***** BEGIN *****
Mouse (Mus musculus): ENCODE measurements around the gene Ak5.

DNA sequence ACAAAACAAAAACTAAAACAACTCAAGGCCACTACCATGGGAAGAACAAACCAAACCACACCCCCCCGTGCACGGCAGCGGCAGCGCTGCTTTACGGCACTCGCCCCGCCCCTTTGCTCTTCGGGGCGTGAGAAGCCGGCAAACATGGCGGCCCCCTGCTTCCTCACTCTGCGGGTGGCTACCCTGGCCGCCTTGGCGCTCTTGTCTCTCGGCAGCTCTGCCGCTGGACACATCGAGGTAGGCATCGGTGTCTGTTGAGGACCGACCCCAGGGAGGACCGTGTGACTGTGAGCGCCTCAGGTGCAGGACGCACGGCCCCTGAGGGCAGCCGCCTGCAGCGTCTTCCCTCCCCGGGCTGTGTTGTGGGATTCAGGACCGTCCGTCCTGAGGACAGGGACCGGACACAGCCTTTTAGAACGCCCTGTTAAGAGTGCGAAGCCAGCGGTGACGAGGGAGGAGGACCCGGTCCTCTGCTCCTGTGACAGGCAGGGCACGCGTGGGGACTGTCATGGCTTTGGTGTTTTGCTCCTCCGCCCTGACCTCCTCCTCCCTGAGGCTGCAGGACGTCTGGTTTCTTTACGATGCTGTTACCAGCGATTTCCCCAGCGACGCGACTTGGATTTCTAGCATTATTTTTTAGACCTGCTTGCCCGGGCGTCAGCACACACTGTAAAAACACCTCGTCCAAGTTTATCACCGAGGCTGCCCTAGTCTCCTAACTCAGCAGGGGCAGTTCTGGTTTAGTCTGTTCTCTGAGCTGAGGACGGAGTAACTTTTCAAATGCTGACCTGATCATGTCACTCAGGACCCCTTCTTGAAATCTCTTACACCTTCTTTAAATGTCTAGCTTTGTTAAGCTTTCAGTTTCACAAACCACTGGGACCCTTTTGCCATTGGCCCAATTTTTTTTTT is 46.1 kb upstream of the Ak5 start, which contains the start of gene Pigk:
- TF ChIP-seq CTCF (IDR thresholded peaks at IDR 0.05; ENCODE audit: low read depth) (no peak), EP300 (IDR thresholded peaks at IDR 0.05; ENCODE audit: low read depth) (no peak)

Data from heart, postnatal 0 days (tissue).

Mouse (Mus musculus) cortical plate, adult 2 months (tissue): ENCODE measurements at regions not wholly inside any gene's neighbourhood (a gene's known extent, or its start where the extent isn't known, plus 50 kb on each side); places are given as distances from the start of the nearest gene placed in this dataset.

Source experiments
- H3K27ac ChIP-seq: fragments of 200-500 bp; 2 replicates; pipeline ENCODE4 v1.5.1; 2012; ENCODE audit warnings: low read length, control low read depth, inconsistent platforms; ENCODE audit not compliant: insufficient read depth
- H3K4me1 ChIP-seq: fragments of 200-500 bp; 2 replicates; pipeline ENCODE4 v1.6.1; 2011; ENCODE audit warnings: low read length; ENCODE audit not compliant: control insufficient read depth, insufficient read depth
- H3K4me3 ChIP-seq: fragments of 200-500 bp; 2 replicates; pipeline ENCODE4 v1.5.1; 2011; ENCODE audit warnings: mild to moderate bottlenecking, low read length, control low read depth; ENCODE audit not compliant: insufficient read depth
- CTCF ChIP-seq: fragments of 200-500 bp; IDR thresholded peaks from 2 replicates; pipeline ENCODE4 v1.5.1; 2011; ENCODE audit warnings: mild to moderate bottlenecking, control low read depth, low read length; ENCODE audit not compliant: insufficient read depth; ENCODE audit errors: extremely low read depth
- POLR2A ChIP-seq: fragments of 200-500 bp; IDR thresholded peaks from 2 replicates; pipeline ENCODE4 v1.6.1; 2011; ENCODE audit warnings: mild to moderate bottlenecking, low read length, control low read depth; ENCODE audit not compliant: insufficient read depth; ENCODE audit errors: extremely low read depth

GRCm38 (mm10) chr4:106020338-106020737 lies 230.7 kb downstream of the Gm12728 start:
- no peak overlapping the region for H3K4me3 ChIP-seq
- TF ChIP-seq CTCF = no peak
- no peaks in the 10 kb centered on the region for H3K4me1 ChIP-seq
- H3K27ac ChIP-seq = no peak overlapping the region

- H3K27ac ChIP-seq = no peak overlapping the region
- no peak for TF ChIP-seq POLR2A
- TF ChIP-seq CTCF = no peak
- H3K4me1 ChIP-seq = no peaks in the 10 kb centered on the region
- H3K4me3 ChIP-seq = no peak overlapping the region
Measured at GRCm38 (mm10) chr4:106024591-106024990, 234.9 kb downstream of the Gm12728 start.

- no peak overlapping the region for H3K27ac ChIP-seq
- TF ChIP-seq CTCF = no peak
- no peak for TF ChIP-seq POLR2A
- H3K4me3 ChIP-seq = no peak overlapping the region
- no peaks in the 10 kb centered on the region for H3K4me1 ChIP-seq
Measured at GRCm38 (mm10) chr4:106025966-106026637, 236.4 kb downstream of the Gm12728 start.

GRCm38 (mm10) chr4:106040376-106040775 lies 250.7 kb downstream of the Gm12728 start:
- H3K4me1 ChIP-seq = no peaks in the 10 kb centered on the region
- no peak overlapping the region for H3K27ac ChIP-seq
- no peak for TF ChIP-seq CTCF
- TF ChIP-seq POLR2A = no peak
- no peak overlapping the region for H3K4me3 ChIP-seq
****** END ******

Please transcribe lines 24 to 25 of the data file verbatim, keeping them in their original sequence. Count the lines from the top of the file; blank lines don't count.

- TF ChIP-seq CTCF = no peak
- no peak for TF ChIP-seq POLR2A